Take the 2-minute tour ×
Stack Overflow is a question and answer site for professional and enthusiast programmers. It's 100% free, no registration required.

I'm coming back to assembly for the sake of it after a few months and I'm having trouble getting two numbers to multiply and output the result. Here's my code:

.386
.model flat, stdcall 
option casemap :none 

include \masm32\include\windows.inc 
include \masm32\include\kernel32.inc 
include \masm32\include\masm32.inc 
includelib \masm32\lib\kernel32.lib 
includelib \masm32\lib\masm32.lib

.data 
     sum sdword 0
.code 
start:
mov ecx, 6        
xor eax, eax                  
mov edx, 7               
mul edx                  
push eax
pop sum
lea eax, sum
call StdOut
push 0 
call ExitProcess
end start 

It outputs something like P &aeffiini,.

QUESTION: Why does it output that random character string, and how can I fix it?

Thanks in advance.

share|improve this question
    
I don't see any code to convert the result (a number) to a string so it's ready to print out. StdOut (probably) isn't a function, so calling it is going to take some semi-random value, treat it as an address, and call that address -- almost certainly not what you intended. –  Jerry Coffin Aug 20 '12 at 2:45

2 Answers 2

up vote 1 down vote accepted

Because StdOut prints NULL terminated strings NOT numbers. You need to convert the number to a string first. MASM32 has dwtoa. Also, your multiplying wrong. you multiply with eax

include masm32rt.inc

.data?
lpBuffer    db 12 dup (?)

.code 
start:
    mov     ecx, 6        
    mov     eax, 7               
    mul     eax    

    push    offset lpBuffer
    push    eax
    call    dwtoa 

    push    offset lpBuffer             
    call    StdOut

    inkey
    push    0 
    call    ExitProcess
end start 
share|improve this answer
    
Thanks, that works great. Out of interest, why do you need to do push offset lpBuffer? And what is inkey? –  RileyH Aug 20 '12 at 5:16

Your output is controlled by whatever you have in the StdOut function, which you haven't shown us. More than likely (given your description), it takes the character code in the accumulator and outputs the equivalent character.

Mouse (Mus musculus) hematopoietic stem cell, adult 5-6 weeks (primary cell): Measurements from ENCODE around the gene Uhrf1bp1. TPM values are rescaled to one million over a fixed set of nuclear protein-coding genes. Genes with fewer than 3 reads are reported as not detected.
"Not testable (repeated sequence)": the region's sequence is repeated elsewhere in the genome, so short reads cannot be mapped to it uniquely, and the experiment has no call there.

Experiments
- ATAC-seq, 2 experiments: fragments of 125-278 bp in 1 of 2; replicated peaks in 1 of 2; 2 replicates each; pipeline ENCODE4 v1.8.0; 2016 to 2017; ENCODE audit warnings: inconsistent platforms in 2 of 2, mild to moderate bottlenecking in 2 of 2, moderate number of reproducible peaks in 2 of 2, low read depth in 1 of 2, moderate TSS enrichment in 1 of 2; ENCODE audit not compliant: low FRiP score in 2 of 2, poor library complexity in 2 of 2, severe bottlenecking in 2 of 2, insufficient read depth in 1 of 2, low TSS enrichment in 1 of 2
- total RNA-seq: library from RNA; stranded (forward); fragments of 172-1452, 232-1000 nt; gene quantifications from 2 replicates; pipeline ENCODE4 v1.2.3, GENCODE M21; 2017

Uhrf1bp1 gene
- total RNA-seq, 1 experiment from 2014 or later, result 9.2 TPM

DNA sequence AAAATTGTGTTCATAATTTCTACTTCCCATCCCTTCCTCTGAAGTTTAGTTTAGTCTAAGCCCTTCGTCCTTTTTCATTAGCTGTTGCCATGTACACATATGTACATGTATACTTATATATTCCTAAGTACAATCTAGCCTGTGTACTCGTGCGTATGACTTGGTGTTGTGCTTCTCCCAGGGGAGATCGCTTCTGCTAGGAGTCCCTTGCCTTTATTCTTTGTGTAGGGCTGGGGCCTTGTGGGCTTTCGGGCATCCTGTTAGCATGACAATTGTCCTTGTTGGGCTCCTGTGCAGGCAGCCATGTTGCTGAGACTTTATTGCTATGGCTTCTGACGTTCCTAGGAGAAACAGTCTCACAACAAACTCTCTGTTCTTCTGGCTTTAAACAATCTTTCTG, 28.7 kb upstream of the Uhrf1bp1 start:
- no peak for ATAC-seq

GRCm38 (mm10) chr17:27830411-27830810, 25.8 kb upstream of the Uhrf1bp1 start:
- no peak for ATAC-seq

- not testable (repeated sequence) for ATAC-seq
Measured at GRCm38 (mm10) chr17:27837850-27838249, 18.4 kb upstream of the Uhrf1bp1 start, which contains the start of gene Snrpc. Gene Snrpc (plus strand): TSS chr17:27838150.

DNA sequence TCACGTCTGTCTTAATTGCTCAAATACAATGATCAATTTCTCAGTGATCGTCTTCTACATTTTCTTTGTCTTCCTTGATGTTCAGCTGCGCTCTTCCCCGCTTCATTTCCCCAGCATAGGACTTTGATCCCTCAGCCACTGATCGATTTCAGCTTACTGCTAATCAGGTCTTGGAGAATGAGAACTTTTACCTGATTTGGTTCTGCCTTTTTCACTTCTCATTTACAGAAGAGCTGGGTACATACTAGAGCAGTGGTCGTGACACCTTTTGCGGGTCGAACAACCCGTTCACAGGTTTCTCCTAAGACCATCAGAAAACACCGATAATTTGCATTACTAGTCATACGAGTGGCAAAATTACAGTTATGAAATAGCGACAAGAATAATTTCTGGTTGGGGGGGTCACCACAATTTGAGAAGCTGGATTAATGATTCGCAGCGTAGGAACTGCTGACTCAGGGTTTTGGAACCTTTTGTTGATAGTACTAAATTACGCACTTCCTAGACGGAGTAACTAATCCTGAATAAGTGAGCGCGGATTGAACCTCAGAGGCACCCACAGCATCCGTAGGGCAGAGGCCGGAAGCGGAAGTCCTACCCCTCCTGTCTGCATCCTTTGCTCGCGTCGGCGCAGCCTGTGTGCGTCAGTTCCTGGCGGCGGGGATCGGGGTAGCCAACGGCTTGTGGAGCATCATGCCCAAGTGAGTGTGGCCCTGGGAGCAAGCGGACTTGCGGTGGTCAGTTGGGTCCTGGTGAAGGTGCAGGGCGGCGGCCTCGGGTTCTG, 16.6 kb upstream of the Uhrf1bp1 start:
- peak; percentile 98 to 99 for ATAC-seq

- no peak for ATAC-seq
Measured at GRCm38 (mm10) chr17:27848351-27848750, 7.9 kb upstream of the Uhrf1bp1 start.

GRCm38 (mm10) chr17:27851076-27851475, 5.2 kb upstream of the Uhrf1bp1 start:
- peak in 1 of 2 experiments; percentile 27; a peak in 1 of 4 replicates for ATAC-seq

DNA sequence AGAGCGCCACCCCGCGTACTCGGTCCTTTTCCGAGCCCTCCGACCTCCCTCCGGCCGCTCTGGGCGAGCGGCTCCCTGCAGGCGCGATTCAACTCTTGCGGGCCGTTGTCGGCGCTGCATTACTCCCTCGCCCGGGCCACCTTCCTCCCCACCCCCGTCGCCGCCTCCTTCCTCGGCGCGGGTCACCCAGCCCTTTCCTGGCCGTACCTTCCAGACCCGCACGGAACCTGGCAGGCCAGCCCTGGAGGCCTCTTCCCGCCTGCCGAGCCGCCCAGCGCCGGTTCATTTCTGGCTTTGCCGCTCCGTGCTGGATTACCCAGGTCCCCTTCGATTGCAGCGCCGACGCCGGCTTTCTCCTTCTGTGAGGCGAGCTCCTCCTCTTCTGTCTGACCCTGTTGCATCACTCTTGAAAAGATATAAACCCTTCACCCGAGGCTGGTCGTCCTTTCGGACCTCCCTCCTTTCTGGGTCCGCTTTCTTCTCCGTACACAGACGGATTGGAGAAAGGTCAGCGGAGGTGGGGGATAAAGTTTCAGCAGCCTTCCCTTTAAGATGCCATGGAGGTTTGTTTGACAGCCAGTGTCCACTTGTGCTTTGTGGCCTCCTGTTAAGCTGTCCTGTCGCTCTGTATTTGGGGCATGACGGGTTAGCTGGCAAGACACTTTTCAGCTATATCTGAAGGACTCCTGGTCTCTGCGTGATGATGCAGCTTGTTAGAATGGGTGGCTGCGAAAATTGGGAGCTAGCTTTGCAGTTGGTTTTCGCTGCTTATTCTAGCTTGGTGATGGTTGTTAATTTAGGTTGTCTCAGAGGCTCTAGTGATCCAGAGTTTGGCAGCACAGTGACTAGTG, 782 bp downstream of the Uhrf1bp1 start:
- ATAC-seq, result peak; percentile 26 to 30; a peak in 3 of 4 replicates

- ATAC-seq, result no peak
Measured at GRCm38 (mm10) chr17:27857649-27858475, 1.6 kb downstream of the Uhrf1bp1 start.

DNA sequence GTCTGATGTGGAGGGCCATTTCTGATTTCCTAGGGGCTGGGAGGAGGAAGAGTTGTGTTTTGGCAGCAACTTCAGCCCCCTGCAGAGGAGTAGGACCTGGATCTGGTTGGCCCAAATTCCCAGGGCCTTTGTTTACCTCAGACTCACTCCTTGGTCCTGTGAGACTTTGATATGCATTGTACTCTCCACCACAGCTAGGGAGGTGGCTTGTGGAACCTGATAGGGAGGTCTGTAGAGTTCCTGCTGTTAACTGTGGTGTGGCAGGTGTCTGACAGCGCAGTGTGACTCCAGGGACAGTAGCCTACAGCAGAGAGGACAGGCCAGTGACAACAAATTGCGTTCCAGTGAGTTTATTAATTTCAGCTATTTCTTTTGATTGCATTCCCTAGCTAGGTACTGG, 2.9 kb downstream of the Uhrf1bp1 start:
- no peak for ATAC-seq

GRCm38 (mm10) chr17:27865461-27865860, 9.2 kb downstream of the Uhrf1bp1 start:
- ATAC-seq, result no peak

If that's the case, what you probably need to do is to take the value in eax and work out which characters need to be output based on that. Then, call StdOut for each of them.

The pseudo-code for that would be something like:

eax <- value to print
call print_num
exit

print_num:
    compare eax with 0
    branch if not equal, to non_zero

    eax <- hex 30                       ; Number was zero,
    jump to StdOut                      ;   just print single digit 0

non_zero:
    push eax, ebx, ecx                  ; Save registers that we use
    ecx <- 0                            ; Digit count
loop1:
    compare eax with 0                  ; Continue until digits all pushed
    jump if equal, to num_pushed

    increment ecx                       ; Another digit
    ebx <- eax                          ; Work out what it is
    eax <- eax / 10
    eax <- eax * 10
    ebx <- ebx - eax
    push ebx to stack                   ; Then push it,
    jump to loop1                       ;  and carry on

num_pushed:
    pop eax from stack                  ; Get next digit
    eax <- eax + hex 30                 ; Print it out
    call StdOut
    decrement ecx                       ; One less digit to go
    jump if not zero, to num_pushed     ; Continue if more

    pop ecx, ebx, eax from stack        ; Clean up stack and return
    return

If that's not the case, you will simply have to figure out what StdOut actually does and adjust your code to meet the requirements of that function.

share|improve this answer

Your Answer

 
discard

By posting your answer, you agree to the privacy policy and terms of service.

Not the answer you're looking for? Browse other questions tagged or ask your own question.